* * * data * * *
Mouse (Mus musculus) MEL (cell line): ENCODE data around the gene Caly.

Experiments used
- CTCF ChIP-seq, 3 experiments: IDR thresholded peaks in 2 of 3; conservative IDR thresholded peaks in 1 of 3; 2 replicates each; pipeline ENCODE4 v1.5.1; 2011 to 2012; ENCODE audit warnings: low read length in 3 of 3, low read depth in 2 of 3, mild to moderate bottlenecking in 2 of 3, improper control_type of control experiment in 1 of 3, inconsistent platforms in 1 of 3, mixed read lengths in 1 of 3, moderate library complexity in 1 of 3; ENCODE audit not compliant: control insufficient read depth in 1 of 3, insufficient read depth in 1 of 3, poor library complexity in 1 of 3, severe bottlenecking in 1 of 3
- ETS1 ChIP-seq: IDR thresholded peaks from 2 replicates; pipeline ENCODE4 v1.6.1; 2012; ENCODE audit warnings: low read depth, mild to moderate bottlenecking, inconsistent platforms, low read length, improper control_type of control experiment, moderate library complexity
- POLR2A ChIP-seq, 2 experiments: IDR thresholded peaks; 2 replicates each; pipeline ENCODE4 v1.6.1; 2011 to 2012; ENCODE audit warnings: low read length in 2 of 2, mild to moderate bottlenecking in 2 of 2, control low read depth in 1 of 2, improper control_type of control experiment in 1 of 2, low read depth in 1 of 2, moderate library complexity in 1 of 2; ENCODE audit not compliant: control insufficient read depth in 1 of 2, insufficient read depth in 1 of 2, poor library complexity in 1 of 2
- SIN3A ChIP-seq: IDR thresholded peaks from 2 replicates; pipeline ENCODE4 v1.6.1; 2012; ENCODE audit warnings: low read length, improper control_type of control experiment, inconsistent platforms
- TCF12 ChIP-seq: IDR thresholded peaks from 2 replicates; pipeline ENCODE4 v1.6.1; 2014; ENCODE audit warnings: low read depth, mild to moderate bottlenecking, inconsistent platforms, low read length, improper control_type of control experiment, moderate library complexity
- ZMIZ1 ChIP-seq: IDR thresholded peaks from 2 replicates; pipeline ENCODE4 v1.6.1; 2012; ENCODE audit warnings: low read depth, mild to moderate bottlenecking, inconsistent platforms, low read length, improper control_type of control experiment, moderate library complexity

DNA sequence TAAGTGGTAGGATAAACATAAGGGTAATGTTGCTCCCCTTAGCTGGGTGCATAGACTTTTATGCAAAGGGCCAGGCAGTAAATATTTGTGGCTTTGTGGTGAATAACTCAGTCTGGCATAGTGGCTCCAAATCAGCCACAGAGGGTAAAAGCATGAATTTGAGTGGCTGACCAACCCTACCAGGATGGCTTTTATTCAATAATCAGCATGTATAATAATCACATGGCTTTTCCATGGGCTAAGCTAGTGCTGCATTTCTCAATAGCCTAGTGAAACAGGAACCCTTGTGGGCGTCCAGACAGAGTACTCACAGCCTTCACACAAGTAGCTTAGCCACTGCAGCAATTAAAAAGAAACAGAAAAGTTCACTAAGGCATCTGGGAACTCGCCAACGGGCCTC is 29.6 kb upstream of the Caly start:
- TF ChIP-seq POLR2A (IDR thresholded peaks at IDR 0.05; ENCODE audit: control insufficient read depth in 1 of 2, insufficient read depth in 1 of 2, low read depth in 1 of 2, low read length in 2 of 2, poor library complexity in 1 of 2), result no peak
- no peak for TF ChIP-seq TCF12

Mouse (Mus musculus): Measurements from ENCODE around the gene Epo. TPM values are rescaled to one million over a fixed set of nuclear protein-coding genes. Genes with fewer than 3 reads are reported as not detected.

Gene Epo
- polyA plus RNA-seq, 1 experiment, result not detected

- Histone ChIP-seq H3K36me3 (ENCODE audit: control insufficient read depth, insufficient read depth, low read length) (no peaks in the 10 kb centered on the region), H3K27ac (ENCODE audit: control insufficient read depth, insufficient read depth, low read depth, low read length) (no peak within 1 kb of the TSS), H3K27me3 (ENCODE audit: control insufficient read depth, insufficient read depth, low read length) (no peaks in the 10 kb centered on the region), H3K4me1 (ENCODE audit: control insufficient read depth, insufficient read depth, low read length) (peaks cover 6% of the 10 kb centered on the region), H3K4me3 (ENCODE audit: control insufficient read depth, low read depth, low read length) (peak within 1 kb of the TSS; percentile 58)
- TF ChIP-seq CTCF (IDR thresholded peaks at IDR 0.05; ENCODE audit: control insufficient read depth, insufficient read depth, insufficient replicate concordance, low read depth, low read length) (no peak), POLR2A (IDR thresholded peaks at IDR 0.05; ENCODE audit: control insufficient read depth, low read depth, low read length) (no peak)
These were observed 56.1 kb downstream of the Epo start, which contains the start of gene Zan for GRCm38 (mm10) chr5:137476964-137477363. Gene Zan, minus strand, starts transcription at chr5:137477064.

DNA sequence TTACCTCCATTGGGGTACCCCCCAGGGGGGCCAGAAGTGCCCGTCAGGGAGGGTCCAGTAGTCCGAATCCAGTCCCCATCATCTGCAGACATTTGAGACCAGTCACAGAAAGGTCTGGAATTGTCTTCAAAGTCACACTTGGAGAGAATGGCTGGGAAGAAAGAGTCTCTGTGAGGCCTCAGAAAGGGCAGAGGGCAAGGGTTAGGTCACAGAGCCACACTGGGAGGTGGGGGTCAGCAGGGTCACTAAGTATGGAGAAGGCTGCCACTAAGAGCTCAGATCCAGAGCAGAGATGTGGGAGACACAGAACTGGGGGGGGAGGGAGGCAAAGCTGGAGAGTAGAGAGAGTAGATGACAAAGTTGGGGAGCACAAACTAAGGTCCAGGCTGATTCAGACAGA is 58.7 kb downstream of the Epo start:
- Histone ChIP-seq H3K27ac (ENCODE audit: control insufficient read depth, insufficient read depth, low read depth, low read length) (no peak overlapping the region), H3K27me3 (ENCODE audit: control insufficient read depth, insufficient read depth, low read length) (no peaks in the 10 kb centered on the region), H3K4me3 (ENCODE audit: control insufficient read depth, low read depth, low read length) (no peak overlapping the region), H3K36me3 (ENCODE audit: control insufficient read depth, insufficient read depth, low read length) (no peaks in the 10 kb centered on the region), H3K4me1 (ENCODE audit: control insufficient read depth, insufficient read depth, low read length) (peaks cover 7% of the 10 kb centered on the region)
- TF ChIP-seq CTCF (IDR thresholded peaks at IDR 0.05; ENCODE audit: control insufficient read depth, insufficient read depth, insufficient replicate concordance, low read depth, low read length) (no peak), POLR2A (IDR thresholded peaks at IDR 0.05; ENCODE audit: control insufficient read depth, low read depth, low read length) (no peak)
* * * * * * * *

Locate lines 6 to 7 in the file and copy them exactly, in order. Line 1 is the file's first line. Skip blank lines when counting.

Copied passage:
- SIN3A ChIP-seq: IDR thresholded peaks from 2 replicates; pipeline ENCODE4 v1.6.1; 2012; ENCODE audit warnings: low read length, improper control_type of control experiment, inconsistent platforms
- TCF12 ChIP-seq: IDR thresholded peaks from 2 replicates; pipeline ENCODE4 v1.6.1; 2014; ENCODE audit warnings: low read depth, mild to moderate bottlenecking, inconsistent platforms, low read length, improper control_type of control experiment, moderate library complexity